Mostly whimsical reflections on life
Wheat Ridge High School, where Freddie Steinmark began his football legacy, is just a few miles away from Lakewood High School, where I attended.
Freddie was an underclassman when I was a senior. When our high school teams played in my senior year, Lakewood pummeled Wheat Ridge. During my high school days, Lakewood pummeled just about every team it played. (Hard as it is to believe today, I was too small back then to be issued football equipment, and there was a waiting list to be ballboy.)
After going away to college, I heard about Steinmark and the success at Wheat Ridge. Seemed improbable, but Steinmark was apparently that good.
As the new movie My All American chronicles, Steinmark was recruited by Darrell Royal to the University of Texas and played a role in helping the Longhorns win a national championship in 1969.
The undersized, but huge-hearted Steinmark proved a pivotal influence on the field and, later, off the field after he was diagnosed with bone cancer and his leg was amputated. Stenmark’s courageous battle with cancer spurred a national conversation about cancer prevention and federal investments to find a cure.
My mother saw the movie and liked it. She said it reminded her of the old days when I was in high school. It reminded me of something else.
Mike Simmons lived a block away from me in Lakewood. I can’t remember exactly when we met or how we became friends. I do remember spending long summer days at his house. Rose, his mother who whipped up Italian meals for lunch, became my second mom.
As early as elementary school, Mike was an athletic phenom. He was fast. He could outjump everyone. He was fearless. When we played backyard football, it was tackle, not touch. Mike led the neighborhood in tackles, sacks and intimidation, even though he wasn’t the biggest kid in the block.
Due to an odd school boundary adjustment, the 10-block neighborhood where Mike and I lived was carved out and we were sent to a spanking new junior high school. Almost all of our classmates would ultimately go to Wheat Ridge High School.
Playing alongside kids whom he would face in high school on the other side of the field or court, Mike was an instant star. He also was one of the most popular because of his down-to-earth personality. Mike didn’t act like a star.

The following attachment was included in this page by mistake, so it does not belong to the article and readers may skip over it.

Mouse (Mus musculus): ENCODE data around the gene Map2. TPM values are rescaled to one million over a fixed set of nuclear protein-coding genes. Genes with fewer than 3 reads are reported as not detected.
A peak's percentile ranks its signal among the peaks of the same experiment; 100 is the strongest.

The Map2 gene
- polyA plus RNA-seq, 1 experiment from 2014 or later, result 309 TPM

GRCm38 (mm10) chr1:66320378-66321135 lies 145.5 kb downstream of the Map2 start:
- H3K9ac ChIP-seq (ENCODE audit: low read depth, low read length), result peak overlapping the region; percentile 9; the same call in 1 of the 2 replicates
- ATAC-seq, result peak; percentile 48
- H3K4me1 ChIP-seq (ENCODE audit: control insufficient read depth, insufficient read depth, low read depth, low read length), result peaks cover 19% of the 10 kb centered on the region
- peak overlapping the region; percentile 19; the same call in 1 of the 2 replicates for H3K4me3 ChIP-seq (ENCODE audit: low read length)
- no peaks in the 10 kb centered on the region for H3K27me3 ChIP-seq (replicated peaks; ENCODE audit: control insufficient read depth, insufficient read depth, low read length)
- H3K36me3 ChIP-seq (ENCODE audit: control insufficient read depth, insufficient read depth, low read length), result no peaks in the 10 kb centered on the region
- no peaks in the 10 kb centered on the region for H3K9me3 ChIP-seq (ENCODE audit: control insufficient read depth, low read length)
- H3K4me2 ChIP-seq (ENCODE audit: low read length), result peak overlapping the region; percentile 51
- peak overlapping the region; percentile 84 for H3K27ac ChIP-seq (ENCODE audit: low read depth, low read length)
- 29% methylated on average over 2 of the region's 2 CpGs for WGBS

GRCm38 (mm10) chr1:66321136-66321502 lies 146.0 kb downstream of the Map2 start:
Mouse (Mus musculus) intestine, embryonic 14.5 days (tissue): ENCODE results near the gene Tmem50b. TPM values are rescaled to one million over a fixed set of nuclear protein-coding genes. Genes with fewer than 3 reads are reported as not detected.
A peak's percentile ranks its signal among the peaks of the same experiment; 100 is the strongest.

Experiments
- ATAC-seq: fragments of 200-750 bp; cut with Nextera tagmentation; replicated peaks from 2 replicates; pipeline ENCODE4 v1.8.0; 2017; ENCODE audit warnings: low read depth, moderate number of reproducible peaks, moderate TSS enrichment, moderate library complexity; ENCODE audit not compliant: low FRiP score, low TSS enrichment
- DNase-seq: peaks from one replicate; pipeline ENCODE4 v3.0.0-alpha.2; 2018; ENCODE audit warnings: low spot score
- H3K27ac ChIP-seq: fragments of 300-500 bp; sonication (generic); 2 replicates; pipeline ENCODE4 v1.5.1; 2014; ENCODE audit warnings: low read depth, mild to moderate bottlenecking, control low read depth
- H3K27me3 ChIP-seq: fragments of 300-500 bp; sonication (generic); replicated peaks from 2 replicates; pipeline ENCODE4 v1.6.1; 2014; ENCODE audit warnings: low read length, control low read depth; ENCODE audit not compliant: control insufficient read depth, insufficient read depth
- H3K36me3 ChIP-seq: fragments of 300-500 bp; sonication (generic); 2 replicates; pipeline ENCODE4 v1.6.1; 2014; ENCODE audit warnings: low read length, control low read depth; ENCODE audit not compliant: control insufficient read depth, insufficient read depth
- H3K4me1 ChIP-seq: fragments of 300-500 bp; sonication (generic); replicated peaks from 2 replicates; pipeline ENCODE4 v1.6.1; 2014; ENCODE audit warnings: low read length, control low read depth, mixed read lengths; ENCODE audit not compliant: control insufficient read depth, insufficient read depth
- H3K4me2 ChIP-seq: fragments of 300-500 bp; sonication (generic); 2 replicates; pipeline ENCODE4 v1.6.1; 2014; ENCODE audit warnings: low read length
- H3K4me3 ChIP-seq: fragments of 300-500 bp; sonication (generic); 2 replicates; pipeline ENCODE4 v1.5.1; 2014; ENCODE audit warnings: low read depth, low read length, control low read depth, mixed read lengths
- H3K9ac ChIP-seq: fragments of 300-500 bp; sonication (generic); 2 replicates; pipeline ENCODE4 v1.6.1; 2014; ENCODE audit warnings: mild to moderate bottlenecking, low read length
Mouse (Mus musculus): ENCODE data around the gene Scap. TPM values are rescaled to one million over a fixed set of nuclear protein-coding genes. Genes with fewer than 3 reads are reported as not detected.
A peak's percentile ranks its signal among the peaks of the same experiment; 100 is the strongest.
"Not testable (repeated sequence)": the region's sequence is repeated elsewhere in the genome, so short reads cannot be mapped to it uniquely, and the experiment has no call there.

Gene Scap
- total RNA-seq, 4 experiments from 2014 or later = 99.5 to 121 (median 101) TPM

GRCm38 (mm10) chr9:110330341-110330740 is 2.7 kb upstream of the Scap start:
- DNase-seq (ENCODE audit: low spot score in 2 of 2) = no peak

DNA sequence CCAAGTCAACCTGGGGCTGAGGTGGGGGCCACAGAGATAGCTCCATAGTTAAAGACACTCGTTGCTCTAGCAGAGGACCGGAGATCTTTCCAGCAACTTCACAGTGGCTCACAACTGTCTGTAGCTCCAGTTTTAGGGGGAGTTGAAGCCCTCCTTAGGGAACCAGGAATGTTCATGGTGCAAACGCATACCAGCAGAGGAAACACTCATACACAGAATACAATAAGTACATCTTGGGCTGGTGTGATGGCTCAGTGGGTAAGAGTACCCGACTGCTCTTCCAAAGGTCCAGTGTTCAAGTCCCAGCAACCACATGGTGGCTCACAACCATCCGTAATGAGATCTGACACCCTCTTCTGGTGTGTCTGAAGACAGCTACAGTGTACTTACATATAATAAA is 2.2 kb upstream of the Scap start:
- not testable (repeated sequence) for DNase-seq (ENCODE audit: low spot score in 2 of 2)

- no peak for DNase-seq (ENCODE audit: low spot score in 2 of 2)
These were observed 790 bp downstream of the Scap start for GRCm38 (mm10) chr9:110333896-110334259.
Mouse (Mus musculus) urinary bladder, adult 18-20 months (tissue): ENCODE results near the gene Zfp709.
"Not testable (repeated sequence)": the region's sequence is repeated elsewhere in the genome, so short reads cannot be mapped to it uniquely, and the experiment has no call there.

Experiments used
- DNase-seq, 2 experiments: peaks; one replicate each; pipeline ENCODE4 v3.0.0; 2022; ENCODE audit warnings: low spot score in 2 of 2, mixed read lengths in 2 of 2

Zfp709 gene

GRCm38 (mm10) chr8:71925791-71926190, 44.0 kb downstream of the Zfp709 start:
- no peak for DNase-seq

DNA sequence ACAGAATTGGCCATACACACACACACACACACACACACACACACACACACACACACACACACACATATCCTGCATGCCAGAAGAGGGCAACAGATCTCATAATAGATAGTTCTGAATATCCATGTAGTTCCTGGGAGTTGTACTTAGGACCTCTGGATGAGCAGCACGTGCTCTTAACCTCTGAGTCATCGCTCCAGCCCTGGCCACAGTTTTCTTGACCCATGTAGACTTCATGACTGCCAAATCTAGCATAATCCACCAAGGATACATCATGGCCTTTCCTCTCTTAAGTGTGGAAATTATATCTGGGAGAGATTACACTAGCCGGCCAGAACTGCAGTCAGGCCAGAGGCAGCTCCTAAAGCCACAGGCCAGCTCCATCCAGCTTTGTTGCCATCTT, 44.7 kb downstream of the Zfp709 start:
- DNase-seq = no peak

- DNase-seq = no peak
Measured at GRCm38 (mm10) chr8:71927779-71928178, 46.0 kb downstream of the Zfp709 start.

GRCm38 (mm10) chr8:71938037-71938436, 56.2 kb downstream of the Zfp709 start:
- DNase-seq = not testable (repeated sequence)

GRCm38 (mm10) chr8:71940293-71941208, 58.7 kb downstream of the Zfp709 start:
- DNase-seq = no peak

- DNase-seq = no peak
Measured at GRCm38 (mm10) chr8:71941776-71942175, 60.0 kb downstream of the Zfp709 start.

Mike’s and my athletic careers only overlapped in baseball. It started in Little League and continued through high school. Mike played shortstop; I played second base. He was an All-Star; I was a sucker for a curve ball.
Mike’s high school football coach once called him a “boy in a man’s body.” It just wasn’t a big man’s body, so it was a body often badly battered.
In junior high school, I was pressed into service in the final seconds of a game as Mike’s seldom-used backup after he literally crawled off the field. He played an entire game after suffering a severe kidney bruise that required hospitalization. When I asked him how he played through the pain, Mike said he hadn’t noticed it.
The University of Colorado could hardly resist recruiting several of Lakewood High School’s seniors, including Mike. He made the crucial 4th quarter play that helped Lakewood win the Colorado big-school state championship in 1965.
During summer camp in Boulder, Mike’s tough-nosed play earned him respect and the votes as Colorado’s freshman team captain. Then came the news that Mike had a malignant tumor in his neck.
The kid who could do anything suddenly faced a foe he couldn’t conquer. The tumor metastasized quickly. He knew his days were numbered.
I saw Mike shortly before he died. His body had withered, but not his spirit. He couldn’t walk, but he still could inspire. His parting words to me were his favorite phrase: “Hang tough.”
Mike never took the field as a varsity Colorado Golden Buffalo. If he had, they might have made a movie about him. Taking nothing away from Freddie Steinmark, Mike Simmons was that good.
In honor of Mike, CU created the “Hang Tough Award,” which is still given annually to a football player who deals with severe adversity.
I suspect Mike and Freddie might have become good friends – before and after their respective diagnoses. They had the infectious capacity to see a bright future through dark clouds. They had the ability to make those around them better players – and better people.
When I watch My All American, I will see Freddie Steinmark, but I will think about Mike Simmons – and remember to keep hanging tough.
[Thanks to classmate Jeanne Creighton Redmond for securing pictures of Mike from our 1965 yearbook, the Lahian.]